Other than that I can honestly say I am so excited about going to a new country. My mother has been prepping me on what to expect, but there’s a feeling of excitement of going to somewhere unknown to myself and being a stranger. I like the aroma of adventure that is to come.

I can’t wait to meet the children and the native Hondurans. I want to be exposed to their culture and help them in any sense possible. If it is simply through communicating or hygiene practicing, I just want to help.


T-2 Days

In just 2 days, we will land in sunny Honduras to begin our ASB trip.  Our team has been preparing for this for a little over three months, and we are ready to roll!  We look forward to hours of icebreakers in the airport followed by an awesome week.  I’m not so sure what to expect, this will definitely be different than my previous ASB trips to Alabama and Ecuador.  I’m really excited to learn more about the Honduran culture and way of life, and can’t wait to work with the local community!

Look out for another post about the trip!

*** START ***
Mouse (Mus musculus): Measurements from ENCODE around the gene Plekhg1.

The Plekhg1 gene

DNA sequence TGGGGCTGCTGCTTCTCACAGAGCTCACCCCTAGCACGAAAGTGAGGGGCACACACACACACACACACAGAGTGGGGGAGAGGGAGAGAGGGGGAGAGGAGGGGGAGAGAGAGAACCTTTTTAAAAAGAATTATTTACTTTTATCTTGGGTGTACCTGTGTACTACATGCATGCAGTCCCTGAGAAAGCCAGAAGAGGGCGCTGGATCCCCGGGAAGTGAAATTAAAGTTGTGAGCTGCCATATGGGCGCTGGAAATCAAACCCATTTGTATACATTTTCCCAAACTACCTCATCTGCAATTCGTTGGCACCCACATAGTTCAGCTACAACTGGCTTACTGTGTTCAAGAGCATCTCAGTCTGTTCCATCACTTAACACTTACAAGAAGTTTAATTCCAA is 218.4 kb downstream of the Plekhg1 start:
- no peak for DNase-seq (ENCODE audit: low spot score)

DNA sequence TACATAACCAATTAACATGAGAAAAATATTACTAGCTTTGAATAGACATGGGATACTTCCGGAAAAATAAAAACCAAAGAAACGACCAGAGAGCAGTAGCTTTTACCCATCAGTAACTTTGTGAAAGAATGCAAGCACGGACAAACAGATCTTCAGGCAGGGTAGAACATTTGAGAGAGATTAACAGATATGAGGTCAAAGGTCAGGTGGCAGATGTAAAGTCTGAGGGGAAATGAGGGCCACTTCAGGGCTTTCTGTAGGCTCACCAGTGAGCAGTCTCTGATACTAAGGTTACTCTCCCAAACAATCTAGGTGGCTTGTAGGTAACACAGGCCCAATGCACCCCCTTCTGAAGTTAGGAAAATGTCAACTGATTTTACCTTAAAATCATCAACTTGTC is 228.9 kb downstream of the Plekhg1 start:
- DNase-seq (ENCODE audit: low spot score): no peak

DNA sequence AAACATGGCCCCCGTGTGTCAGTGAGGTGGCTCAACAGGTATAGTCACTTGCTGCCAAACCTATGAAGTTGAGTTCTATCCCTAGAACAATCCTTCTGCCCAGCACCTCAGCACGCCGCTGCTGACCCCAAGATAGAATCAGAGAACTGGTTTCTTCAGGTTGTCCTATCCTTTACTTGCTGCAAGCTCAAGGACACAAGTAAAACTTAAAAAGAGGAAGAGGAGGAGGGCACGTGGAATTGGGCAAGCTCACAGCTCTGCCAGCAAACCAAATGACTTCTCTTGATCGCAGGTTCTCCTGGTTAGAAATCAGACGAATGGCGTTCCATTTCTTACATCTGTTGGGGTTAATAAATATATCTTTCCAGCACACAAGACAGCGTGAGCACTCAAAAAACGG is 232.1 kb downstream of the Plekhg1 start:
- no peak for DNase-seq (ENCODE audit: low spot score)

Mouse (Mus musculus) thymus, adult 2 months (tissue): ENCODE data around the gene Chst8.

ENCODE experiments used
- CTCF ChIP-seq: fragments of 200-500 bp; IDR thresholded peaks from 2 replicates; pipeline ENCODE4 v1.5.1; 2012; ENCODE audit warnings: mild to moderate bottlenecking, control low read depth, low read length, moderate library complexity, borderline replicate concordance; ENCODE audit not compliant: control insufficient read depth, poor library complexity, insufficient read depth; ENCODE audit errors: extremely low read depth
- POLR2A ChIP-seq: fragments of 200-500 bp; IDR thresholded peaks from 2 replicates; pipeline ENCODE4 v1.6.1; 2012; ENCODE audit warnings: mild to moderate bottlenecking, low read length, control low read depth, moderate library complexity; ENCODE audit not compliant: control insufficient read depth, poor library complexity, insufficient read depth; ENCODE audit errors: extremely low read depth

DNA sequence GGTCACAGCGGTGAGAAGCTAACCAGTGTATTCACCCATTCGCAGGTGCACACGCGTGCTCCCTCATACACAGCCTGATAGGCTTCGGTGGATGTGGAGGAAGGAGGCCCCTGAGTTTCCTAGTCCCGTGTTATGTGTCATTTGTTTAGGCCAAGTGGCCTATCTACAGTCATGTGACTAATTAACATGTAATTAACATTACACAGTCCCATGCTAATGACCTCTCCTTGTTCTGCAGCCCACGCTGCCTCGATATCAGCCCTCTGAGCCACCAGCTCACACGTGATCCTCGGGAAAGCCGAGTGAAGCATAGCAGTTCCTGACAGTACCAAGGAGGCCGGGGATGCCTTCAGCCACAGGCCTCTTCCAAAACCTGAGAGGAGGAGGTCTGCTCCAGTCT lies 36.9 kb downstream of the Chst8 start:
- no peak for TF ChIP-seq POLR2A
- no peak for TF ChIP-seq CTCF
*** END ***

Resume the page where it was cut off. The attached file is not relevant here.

We leave for the trip in four days! I’m getting very anxious. I think we all will have a wonderful time and make a real difference in Texas. I’m excited to understand how the immigrants feel when they first enter America and how they learn to assimilate into our culture. My favorite thing will be seeing children! I’m looking forward to seeing my team again, but i’m dreading packing. It will all be completely worth it in the end, though! See you all in a few days! :)


Pre Trip Post

I have a saying on my dorm room wall: go once a year, to a place you have never been.

Back in September, when the ASB application came out, I looked over the different trips, and Costa Rica immediately stood out to me. I think at first, the words, sustainable agriculture, resonated with me. I have always been aware of the environment, but I saw this trip as a unique opportunity to learn about it in a completely different way than ever before. Besides those practical reasons, I saw a chance of an adventure that I could not pass up. I’ve never been to Central America, so I wanted to see a new corner of the world. I wanted to experience Costa Rica’s lush forests and spectacular views.